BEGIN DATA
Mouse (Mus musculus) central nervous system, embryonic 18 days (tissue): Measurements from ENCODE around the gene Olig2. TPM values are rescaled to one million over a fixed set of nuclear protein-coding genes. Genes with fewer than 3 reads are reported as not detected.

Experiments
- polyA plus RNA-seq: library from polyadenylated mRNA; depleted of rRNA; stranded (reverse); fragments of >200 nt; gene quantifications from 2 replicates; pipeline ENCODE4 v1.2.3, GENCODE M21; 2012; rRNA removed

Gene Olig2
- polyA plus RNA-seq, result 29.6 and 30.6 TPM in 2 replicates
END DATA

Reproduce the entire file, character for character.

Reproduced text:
Mouse (Mus musculus) central nervous system, embryonic 18 days (tissue): Measurements from ENCODE around the gene Olig2. TPM values are rescaled to one million over a fixed set of nuclear protein-coding genes. Genes with fewer than 3 reads are reported as not detected.

Experiments
- polyA plus RNA-seq: library from polyadenylated mRNA; depleted of rRNA; stranded (reverse); fragments of >200 nt; gene quantifications from 2 replicates; pipeline ENCODE4 v1.2.3, GENCODE M21; 2012; rRNA removed

Gene Olig2
- polyA plus RNA-seq, result 29.6 and 30.6 TPM in 2 replicates